On some level, Brazil’s stay in this World Cup will be seen as Marta’s valedictory tour: a sixth and (presumably) final tournament turned into a lap of honor for a 37-year-old player regarded by some as the best of all time.
It is hard, certainly, to believe that it will end with Marta’s repeating Lionel Messi’s trick and finally winning the honor that would mean more to her than any other. Brazil’s squad is not as strong as previous editions, and none of them were strong enough to overcome the superpowers of North America and Europe, either. Still, in Pia Sundhage, Brazil has a canny, adroit coach, and the likes of Debinha, Kerolin and Geyse mean Marta may not have to bear the load alone.
More than anyone — even England — Spain should be the biggest threat to the United States’ crown this summer. Its national team is, after all, based largely on the Barcelona team that has become the dominant force in European club soccer. Alexia Putellas, while most likely not fully recovered from the knee injury that kept her out of the Euros last year, is the reigning world player of the year. Spain has lost just once in a year.
The problem is that Spain has been engulfed by civil war between the players and the country’s soccer federation since last summer. Though an uneasy truce has been called — allowing some of the 15 players who had demanded the dismissal of the coach, Jorge Vilda, to return — the effects are still being felt. A dozen players are still missing, and Vilda must find a way to instill a team spirit in a squad consisting of both rebels and their replacements.
The Spanish might have had the least ideal preparation for a major tournament, but kudos to the French for giving them a run for their money. Corinne Diacre, the longstanding coach who had lost the faith of a considerable number of her players, was finally ousted in March. She was replaced by Hervé Renard, a globe-trotting coach of some renown but absolutely no experience in the women’s game.
He has, at least, restored some familiar faces to the squad: Wendie Renard and Kadidiatou Diani, both of whom had refused to play under Diacre, are back. Amandine Henry, the vastly experienced midfielder, had been recalled, too, only to suffer a calf injury that will keep her out of the tournament. France’s hopes, now, rest on the new coach’s being able to get the best out of a team he has only just encountered.
If anything at all is certain about this tournament, it is that the Germans will reach the quarterfinals. In eight attempts, they have never failed to do so, and given a kindly group draw — Morocco, Colombia and South Korea — there is little reason to believe they will not make the last eight again.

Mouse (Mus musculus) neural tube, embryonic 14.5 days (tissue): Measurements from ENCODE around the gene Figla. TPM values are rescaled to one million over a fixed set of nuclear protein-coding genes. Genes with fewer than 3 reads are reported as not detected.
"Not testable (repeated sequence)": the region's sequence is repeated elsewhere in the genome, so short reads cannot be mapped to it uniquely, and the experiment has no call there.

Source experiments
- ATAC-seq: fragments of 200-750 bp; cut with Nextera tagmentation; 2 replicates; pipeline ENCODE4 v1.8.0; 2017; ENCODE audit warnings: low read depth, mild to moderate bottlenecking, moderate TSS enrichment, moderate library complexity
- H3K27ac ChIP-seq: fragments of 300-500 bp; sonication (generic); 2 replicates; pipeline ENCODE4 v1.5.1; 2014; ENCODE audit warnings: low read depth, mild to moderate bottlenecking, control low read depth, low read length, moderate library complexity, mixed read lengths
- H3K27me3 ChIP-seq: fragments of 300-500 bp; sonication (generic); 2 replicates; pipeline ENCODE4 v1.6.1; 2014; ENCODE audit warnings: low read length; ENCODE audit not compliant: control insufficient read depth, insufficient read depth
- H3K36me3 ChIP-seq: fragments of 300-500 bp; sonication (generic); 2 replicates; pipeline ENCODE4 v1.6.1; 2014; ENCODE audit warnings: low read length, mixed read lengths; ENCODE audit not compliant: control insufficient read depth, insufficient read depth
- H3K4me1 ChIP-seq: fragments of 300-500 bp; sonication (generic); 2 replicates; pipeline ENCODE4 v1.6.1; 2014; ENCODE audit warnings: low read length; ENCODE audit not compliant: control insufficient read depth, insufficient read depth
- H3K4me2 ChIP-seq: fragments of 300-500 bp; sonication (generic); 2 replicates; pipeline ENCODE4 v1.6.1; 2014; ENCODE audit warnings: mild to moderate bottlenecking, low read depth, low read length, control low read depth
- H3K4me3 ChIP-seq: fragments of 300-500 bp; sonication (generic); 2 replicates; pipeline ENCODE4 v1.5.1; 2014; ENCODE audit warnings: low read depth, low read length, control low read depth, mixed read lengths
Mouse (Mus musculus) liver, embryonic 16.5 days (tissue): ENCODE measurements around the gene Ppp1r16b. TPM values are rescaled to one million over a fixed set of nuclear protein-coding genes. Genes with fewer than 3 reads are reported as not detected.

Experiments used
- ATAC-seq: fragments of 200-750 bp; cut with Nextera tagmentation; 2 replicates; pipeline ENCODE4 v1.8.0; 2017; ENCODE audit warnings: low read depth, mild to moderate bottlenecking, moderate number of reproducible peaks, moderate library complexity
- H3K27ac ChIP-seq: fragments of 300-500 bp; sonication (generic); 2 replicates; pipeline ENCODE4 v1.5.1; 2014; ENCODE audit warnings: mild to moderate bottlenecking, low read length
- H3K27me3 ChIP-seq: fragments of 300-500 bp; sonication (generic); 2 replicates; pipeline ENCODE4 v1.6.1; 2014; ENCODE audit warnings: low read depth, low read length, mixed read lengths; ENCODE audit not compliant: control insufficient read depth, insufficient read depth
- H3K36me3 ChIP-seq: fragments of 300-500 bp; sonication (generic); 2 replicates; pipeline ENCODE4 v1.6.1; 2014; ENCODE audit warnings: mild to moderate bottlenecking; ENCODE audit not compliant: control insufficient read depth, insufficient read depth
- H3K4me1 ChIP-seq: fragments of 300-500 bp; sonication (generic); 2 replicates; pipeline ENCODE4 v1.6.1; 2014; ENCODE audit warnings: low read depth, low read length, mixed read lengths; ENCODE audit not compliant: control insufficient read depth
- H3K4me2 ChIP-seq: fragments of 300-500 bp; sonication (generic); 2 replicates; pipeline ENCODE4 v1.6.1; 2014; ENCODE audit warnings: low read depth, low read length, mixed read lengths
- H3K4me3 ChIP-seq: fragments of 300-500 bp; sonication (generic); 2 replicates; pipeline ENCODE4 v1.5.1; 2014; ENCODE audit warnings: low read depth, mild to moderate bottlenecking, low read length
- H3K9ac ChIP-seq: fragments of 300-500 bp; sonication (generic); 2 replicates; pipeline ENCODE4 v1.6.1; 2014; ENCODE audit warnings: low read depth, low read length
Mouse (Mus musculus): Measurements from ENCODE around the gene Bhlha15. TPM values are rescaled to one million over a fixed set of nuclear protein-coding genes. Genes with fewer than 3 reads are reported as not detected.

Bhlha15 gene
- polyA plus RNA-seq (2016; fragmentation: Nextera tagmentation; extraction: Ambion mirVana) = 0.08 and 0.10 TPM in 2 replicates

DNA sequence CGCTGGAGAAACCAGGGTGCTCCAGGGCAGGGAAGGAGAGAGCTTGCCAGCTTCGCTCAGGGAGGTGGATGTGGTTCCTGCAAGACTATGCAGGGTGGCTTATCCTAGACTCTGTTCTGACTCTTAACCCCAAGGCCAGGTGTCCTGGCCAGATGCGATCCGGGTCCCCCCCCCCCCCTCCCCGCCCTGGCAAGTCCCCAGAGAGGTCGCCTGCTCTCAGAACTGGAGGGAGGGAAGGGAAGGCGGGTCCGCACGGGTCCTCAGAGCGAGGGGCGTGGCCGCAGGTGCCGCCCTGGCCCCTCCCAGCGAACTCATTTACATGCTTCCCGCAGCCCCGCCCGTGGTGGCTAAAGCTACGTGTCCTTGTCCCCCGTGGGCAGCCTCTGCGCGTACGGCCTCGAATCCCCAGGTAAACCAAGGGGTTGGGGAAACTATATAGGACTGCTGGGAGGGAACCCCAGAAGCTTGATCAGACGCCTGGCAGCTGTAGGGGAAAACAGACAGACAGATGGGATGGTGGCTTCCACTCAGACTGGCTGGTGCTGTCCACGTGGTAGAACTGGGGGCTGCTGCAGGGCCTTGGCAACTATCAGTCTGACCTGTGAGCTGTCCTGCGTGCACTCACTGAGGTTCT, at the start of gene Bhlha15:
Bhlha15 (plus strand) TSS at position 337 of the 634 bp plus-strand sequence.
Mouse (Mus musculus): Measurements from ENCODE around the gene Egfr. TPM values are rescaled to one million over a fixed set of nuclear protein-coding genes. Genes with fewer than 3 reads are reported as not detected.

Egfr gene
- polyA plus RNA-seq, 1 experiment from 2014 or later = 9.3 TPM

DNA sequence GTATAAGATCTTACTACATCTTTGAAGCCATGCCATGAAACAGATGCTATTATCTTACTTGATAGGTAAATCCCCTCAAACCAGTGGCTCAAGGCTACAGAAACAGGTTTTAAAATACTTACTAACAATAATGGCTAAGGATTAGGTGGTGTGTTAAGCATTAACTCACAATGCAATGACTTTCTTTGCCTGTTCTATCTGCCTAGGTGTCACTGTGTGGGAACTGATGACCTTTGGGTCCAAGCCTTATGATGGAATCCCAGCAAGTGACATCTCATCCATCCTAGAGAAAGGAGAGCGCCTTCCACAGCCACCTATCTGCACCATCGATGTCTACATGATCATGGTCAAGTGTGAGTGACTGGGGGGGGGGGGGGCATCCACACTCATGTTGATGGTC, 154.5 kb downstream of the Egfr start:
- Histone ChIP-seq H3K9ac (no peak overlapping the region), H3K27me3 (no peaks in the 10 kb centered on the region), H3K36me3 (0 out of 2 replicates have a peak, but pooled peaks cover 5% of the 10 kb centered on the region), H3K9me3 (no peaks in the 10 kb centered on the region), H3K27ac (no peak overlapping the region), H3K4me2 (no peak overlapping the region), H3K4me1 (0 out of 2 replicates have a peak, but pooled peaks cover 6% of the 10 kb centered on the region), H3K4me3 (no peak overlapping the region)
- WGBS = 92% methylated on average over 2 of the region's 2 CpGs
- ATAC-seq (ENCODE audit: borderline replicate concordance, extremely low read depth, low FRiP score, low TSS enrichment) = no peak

Whether Coach Martina Voss-Tecklenburg can steer her team any further, though, is open to question. Germany has a well-balanced squad — two outstanding goalkeepers, the emerging star power of Lena Oberdorf, the creativity of Lina Magull, the goals of Svenja Huth and Alexandra Popp — and finished as runner-up in last summer’s European Championship. But its form is sputtering: It has lost to Brazil and Zambia in the last couple of months and just squeezed past Vietnam in a warm-up match last month.
Nobody ever thinks about Sweden. Sweden might have one silver and three bronze medals to show for its eight previous World Cups, and it might be a reliable force in the European Championship, but the operating assumption is always that Sweden is not a genuine contender.
It is worth pointing out, then, that Sweden not only has the likes of Fridolina Rolfo, Stina Blackstenius and Hanna Bennison to call on, but that it made the semifinals of the Euros last year, and it swatted aside the United States on the way to the Olympic final two years ago. Sweden is a threat. But nobody ever thinks about Sweden.
By: Rory Smith
Title: The Contenders
Sourced From: www.nytimes.com/2023/07/17/sports/soccer/womens-world-cup-favorites.html
Published Date: Mon, 17 Jul 2023 07:00:26 +0000
Did you miss our previous article…
Why the U.S. Worlds Team is Perfect and Exactly What We Wanted
The U.S. trials for both the world championships and Pan American Games teams were held over the past couple of days, with an all-around competition held on Tuesday, followed by a more relaxed situation where the athletes could pick two events. A couple of hours after the second day of competition concluded, the selection committee had two full teams ready to go, with the worlds team pretty strategically perfect, at least based on my very specific qualifications.